However, when insignificant claims deemed wrongfully denied resulted in $5 million verdicts, “fairness” found a new definition. Juries, unaware of the reason for and operation of insurance, decided that insurers that did not pay claims were evil and punished them, often feeling sorry for the insureds.

This happened even when the insurer’s conduct was correct and proper under the terms of its contract. The massive judgments were publicized, and many insurers decided fighting insureds in court was too risky and expensive.

The logarithmic growth of insurance fraud in the state of California, and other states that have allowed tort damages for bad faith breach of insurance contracts, may be directly traced, in part, to the judicial creation of the tort of bad faith. Before the tort of bad faith, insurers with a reasonable belief that an insured was presenting a fraudulent claim would refuse to pay it. Persons perpetrating the fraud did, in most cases, accept the refusal as a cost of doing business and went on to the next fraudulent claim. After the recognition of the tort of bad faith, those who perpetrated fraudulent insurance claims that were denied went to lawyers instead. Suits for bad faith popped up like wild flowers in the desert after a rainstorm.

Juries, angered by insurers accusing their insureds of fraud, punished the insurers with multi-million dollar judgments. After each judgment, hundreds of cases settled (even though no monies were owed) for fear of being victims of the same out of control juries. Fraud units that had been instituted in the 70’s were disbanded in the late 80’s because of fear of punitive damage judgments and only reinstated after states passed statutes requiring insurers to maintain insurance fraud investigation units.

Insurers now have professional claims departments. Insureds are almost universally treated with courtesy and respect. More than 90% of all claims are resolved without litigation or argument. Legitimate claims are paid with alacrity. It seems clear to me that the tort of bad faith has served its purpose. It should be killed. The courts of the United States should return to the common law of contracts where the insured is provided the benefits of the contract of insurance promised by the policy. I am, however, a practical person and understand that the possibility of a state legislature, a court, the federal government or the U.S. Supreme Court, will find the tort of bad faith to be improper and a violation of the common law or the U.S. Constitution, is miniscule.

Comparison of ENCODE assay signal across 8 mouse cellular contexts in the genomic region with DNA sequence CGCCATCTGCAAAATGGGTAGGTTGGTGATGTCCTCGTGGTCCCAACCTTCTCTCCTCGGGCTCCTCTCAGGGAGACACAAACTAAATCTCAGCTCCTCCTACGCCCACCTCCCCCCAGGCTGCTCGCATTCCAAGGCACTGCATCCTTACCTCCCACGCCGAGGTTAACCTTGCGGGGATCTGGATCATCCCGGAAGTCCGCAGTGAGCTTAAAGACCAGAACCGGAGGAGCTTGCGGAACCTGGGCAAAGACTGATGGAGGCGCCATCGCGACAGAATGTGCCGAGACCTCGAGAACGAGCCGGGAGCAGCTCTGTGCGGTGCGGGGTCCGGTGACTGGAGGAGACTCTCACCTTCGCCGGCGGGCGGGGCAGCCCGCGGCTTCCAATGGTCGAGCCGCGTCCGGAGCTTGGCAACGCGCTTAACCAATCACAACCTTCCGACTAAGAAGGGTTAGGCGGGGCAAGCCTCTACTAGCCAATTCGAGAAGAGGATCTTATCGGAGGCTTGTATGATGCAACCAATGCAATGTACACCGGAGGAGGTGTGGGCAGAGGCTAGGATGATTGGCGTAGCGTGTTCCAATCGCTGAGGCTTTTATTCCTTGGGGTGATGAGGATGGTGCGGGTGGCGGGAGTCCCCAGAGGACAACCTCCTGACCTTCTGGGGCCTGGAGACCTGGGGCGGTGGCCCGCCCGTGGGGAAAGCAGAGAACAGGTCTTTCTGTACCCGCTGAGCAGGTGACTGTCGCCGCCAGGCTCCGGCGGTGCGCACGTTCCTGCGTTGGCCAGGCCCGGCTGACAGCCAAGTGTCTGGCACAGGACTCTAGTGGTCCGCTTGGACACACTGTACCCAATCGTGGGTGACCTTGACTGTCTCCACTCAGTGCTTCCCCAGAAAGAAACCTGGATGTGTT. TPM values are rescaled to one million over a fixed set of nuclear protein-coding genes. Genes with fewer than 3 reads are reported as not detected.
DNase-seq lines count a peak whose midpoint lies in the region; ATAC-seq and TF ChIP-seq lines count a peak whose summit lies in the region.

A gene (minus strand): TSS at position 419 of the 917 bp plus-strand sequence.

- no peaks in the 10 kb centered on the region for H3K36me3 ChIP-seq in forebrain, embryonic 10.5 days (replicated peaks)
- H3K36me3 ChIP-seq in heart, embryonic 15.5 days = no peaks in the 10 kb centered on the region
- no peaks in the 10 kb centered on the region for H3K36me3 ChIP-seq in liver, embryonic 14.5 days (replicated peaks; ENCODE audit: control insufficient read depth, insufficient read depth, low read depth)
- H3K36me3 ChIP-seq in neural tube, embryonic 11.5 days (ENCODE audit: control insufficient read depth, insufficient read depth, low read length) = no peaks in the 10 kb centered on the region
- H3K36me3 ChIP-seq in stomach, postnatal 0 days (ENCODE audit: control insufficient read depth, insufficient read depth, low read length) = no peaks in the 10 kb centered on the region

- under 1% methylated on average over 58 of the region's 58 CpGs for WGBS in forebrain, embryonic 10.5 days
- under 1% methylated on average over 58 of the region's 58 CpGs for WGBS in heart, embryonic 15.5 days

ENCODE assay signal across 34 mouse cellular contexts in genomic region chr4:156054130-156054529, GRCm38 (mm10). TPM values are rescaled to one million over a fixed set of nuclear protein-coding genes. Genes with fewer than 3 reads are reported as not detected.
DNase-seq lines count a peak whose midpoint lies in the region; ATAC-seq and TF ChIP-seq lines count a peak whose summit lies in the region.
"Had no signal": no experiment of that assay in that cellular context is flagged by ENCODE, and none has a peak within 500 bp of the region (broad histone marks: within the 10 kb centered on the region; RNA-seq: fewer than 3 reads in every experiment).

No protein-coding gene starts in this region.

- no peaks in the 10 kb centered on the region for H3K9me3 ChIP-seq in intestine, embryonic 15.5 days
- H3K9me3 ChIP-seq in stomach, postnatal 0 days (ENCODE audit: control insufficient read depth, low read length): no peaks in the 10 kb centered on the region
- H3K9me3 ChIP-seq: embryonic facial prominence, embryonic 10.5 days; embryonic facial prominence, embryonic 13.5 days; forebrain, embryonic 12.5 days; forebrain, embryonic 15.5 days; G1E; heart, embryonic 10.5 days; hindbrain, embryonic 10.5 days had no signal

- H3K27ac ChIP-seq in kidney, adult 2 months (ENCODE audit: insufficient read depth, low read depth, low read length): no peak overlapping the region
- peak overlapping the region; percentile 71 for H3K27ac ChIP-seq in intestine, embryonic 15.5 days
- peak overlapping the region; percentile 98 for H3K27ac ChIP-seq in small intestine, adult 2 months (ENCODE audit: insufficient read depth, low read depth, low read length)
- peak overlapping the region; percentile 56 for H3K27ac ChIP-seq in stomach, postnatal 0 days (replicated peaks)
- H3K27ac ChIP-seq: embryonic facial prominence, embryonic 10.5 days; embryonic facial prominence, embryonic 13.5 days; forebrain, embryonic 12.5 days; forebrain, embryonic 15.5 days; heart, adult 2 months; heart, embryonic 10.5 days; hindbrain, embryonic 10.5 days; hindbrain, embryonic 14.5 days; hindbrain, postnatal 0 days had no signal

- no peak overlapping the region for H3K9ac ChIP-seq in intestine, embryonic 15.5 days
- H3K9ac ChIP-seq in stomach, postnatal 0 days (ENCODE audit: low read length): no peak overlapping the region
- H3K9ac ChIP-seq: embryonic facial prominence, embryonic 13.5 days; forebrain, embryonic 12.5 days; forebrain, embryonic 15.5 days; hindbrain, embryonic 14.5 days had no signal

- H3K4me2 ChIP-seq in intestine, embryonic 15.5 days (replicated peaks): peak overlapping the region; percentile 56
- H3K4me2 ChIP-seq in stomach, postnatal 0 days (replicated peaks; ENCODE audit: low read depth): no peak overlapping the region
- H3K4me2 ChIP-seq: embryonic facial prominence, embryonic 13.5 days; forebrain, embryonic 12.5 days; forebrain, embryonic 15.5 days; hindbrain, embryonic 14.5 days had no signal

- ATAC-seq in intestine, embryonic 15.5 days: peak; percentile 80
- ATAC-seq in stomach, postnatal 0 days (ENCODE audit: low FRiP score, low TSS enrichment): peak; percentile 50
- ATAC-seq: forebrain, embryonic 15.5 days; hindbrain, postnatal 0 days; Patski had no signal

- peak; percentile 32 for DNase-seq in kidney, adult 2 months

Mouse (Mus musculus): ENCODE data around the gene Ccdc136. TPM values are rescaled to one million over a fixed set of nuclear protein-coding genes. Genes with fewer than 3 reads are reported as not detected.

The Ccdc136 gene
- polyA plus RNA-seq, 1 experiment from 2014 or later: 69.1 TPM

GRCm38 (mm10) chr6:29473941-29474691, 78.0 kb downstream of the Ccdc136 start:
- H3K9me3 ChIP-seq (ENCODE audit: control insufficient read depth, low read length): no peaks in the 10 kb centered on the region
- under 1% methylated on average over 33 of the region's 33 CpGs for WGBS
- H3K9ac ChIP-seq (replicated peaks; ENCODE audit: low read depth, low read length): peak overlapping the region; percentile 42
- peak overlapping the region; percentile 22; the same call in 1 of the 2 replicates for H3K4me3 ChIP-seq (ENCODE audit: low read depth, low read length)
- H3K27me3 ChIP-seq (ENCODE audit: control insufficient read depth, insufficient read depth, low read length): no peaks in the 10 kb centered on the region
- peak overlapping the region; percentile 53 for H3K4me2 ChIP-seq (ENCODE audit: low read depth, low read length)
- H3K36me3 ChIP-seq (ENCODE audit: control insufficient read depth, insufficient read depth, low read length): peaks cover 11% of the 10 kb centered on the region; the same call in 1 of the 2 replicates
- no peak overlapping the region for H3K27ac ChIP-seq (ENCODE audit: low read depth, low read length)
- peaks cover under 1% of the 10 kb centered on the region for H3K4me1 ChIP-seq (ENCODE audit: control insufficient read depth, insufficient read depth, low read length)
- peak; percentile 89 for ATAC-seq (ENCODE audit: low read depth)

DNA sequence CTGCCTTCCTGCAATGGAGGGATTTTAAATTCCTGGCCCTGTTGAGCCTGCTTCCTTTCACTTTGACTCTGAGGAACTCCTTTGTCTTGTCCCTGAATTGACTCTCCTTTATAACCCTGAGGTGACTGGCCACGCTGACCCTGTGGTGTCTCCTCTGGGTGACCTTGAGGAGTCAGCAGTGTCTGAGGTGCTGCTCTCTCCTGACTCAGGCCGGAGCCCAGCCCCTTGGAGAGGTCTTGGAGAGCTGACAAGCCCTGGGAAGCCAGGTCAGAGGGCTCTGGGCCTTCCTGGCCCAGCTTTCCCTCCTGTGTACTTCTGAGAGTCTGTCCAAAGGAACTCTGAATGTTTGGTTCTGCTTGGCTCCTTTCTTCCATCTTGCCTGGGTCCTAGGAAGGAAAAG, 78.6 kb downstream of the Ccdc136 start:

© 2019 – Barry Zalma

This article, and all of the blog posts on this site, digest and summarize cases published by courts of the various states and the United States.  The court decisions have been modified from the actual language of the court decisions, were condensed for ease of reading, and convey the opinions of the author regarding each case.

Barry Zalma, Esq., CFE, now limits his practice to service as an insurance consultant  specializing in insurance coverage, insurance claims handling, insurance bad faith and insurance fraud almost equally for insurers and policyholders. He also serves as an arbitrator or mediator for insurance related disputes. He practiced law in California for more than 44 years as an insurance coverage and claims handling lawyer and more than 50 years in the insurance business. He is available at and

Mr. Zalma is the first recipient of the first annual Claims Magazine/ACE Legend Award.

Over the last 51 years Barry Zalma has dedicated his life to insurance, insurance claims and the need to defeat insurance fraud. He has created the following library of books and other materials to make it possible for insurers and their claims staff to become insurance claims professionals.


About Barry Zalma

An insurance coverage and claims handling author, consultant and expert witness with more than 48 years of practical and court room experience.